Image RemovedA valuable measure of a fuel’s usefulness and long-term viability is its energy return on (energy) investment (EROI). This is the ratio of the energy obtained from using that fuel to the energy invested to bring that fuel to its point of use.[1],[2],[3]. Back in the early days of petroleum and natural gas production, when wells were shallower and readily accessible by land routes, EROIs were probably in the range of 100 – that is, a well would return 100 units of energy for each 1 unit of energy it took to drill it and bring the product to market.

To the extent that the growth of industrial society has been supported by readily available and cheap energy (i.e., fossil fuels with high EROI), industrial economies will be increasingly stressed as easily extracted fuels are used up and replaced by fuels with lower EROI. Some analyses suggest that an EROI greater than 5 to 10 is necessary for even a limited functioning of industrial civilization and indicate that many of the newer oil wells in difficult locations, e.g. deep seas, have EROIs in the range of 10.[4]

New methods of extracting natural gas from organic-rich shales, such as the Barnett in Texas and the Marcellus in Pennsylvania and nearby regions, appear to offer promise of a large new source of natural gas. Geologist Ken Deffeyes who several years ago made what increasingly appears to be an accurate prediction that global petroleum production would peak somewhere between 2004 and 2008, regards natural gas from shale as a game-changing opportunity.[5] He considers opposition to new horizontal drilling and hydrofracking procedures as “evidence of economic suicidal tendencies.”[6] Deffeyes is a knowledgeable geologist (long ago, he was one of the early proponents of a then-controversial theory – plate tectonics). Others share the optimism; huge amounts of capital are flowing into the new shale gas plays.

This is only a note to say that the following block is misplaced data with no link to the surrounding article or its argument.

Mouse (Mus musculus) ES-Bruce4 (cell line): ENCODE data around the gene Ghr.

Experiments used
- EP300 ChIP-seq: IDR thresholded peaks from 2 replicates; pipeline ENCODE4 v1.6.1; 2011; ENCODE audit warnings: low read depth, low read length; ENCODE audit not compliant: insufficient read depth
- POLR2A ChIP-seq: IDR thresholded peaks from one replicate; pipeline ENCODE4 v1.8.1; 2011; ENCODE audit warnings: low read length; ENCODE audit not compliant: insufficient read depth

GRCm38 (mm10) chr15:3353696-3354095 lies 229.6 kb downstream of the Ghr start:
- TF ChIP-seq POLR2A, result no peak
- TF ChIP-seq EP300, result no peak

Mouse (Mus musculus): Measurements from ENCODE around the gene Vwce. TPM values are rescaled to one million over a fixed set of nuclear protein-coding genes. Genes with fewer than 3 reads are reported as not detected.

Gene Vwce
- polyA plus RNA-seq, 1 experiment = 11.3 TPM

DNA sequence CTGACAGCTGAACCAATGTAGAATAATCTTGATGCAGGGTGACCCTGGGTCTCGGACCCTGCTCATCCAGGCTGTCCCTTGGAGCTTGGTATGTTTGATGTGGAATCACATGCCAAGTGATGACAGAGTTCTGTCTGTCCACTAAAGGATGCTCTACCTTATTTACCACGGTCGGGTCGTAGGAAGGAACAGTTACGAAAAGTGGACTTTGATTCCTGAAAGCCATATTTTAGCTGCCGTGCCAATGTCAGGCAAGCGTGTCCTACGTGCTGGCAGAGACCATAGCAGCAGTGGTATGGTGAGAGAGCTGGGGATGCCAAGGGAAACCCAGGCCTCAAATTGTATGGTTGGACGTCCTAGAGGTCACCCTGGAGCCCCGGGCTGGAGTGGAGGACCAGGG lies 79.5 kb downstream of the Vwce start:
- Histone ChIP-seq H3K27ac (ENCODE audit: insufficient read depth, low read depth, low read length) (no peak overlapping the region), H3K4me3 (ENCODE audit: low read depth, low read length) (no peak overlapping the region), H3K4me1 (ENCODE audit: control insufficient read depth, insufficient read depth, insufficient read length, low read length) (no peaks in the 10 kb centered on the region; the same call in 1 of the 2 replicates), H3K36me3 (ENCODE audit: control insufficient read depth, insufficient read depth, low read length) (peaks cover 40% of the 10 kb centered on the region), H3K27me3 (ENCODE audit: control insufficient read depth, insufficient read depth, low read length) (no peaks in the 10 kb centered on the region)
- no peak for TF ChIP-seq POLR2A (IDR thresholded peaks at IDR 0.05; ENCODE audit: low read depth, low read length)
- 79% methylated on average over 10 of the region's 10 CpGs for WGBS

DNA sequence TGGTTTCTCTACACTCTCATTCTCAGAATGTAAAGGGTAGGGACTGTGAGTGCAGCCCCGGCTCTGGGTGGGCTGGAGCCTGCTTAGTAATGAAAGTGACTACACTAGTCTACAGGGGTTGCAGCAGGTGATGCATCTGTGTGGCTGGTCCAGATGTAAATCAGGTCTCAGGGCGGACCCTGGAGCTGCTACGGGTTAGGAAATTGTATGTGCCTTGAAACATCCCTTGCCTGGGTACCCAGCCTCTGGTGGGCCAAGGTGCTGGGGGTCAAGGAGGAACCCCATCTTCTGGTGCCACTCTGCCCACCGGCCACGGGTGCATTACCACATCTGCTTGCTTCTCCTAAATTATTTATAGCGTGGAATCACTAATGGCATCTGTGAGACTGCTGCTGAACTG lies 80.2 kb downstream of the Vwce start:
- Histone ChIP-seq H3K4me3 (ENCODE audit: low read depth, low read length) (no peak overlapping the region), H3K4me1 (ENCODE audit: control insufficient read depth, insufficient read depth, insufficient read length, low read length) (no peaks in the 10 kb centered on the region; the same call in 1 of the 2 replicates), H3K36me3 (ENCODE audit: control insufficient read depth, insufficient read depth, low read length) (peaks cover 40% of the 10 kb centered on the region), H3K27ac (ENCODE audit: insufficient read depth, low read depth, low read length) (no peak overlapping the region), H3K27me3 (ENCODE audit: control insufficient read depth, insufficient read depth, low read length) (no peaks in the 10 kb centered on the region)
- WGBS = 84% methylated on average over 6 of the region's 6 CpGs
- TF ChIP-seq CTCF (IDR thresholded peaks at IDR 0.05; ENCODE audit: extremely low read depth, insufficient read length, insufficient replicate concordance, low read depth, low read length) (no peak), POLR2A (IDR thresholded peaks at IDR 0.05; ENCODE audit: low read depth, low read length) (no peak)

But some wonder if the potential of shale gas is overblown. Geologist Arthur Berman has argued that shale gas is not economic to produce unless the wholesale price of gas rises above $7 per million Btu.[7] Others have made similar arguments.[8] . A recent report argues that the level of effort to capture significant amounts of gas from shale is so large that it is unlikely to happen, especially if the price of natural gas remains at or below the break-even point, which this report indicates is likely in the range of $4.20 to $11.50 per million Btu.[9]

The key to the future of shale gas is its EROI. I’ve been unable to find estimates of the EROI of shale gas in the literature. However, I’ve made a preliminary first-order[10] estimate that the EROI of shale gas is in the range of 70 to greater than 100. This is probably significantly better than most other energy sources available today.

This estimate is based on my interpretations of analyses by the Environmental Defense Fund[11] and the New York Department of Environmental Conservation (NYDEC)[12] which focused on the carbon dioxide (CO2) emissions from shale gas drilling and compressing operations. CO2 emissions are directly related to fossil fuel combustion, so these studies in effect provide estimates of the energy used to extract shale gas and get it to market. Other studies provide estimates of the ultimate production of gas from an average well[13] and on the portion of the gas that must be used to process and compress it and send it through pipelines.[14] Also included were approximate estimates of the energy it took to make the steel used for well casings and a portion of the necessary pipelines, and the concrete used in the casing process, which were apportioned based on assumptions.